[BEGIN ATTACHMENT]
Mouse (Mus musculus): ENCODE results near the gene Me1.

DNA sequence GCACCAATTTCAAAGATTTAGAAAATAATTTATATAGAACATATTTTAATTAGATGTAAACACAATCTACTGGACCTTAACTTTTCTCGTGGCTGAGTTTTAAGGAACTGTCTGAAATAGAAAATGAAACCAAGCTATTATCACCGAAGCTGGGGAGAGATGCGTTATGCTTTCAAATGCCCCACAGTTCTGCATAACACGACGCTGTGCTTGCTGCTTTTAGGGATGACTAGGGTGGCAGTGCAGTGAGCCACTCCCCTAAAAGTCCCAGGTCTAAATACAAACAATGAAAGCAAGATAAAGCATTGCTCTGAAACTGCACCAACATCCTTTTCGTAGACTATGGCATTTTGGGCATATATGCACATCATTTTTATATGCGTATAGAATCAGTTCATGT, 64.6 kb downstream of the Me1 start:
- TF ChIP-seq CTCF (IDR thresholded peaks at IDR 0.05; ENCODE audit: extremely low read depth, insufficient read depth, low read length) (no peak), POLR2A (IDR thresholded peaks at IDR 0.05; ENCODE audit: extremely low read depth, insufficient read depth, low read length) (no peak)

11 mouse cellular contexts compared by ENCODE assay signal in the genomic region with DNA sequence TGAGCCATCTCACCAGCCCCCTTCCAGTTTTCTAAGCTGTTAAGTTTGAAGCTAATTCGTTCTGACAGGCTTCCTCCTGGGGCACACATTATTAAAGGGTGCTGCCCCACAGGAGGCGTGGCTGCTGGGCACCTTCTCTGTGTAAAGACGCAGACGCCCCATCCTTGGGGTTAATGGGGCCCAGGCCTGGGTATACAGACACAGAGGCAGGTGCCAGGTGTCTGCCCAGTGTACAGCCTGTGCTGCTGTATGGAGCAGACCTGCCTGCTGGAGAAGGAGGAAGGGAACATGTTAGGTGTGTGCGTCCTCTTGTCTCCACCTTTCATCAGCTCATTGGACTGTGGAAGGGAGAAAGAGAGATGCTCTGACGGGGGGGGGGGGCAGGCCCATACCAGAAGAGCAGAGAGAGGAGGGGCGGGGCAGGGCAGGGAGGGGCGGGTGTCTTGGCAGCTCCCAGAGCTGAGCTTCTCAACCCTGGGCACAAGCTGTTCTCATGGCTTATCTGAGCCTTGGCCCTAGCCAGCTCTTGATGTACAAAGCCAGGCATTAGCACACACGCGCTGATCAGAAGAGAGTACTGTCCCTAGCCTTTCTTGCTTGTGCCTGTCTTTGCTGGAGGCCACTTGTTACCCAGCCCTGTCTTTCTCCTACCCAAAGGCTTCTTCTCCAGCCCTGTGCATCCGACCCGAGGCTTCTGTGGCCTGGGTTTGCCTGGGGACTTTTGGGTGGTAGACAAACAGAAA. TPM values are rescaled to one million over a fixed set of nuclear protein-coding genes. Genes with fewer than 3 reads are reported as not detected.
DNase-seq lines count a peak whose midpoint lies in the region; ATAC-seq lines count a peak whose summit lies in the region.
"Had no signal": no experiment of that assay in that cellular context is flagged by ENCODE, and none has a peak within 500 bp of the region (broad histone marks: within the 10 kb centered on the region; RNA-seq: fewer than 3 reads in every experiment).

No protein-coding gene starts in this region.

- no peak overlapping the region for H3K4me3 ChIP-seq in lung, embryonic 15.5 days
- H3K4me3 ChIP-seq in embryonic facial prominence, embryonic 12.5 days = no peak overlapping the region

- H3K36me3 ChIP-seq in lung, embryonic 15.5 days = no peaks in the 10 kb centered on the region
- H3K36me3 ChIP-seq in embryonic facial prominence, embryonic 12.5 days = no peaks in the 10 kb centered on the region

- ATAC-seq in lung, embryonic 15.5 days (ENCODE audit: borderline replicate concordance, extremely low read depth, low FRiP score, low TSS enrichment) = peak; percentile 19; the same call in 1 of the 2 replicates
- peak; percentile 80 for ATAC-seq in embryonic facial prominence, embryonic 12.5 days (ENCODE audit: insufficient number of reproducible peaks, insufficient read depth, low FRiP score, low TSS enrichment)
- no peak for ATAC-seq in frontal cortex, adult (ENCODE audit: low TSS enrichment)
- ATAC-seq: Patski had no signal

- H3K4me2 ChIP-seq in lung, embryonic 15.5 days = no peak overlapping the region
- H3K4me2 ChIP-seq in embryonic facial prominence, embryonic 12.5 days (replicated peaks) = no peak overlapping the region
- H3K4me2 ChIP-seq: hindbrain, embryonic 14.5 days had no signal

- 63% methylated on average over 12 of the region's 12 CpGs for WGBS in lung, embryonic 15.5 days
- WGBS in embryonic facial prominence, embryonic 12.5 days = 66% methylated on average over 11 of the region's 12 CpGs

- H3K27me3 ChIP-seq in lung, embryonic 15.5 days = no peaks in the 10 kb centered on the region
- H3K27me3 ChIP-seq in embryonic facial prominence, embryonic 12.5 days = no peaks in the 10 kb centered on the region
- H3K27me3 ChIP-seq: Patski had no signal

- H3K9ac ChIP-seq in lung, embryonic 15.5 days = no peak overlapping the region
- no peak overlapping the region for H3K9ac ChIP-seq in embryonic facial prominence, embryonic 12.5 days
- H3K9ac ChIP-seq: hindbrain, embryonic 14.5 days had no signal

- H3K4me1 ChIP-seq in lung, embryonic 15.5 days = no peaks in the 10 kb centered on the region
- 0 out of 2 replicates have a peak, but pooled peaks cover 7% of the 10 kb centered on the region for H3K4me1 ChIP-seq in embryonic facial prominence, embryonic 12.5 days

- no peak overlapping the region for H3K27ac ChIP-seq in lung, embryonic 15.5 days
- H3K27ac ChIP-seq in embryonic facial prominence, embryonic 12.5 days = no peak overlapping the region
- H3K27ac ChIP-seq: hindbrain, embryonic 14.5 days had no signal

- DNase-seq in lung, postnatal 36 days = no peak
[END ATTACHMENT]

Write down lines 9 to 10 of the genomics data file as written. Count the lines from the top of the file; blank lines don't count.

- H3K4me3 ChIP-seq in embryonic facial prominence, embryonic 12.5 days = no peak overlapping the region

- H3K36me3 ChIP-seq in lung, embryonic 15.5 days = no peaks in the 10 kb centered on the region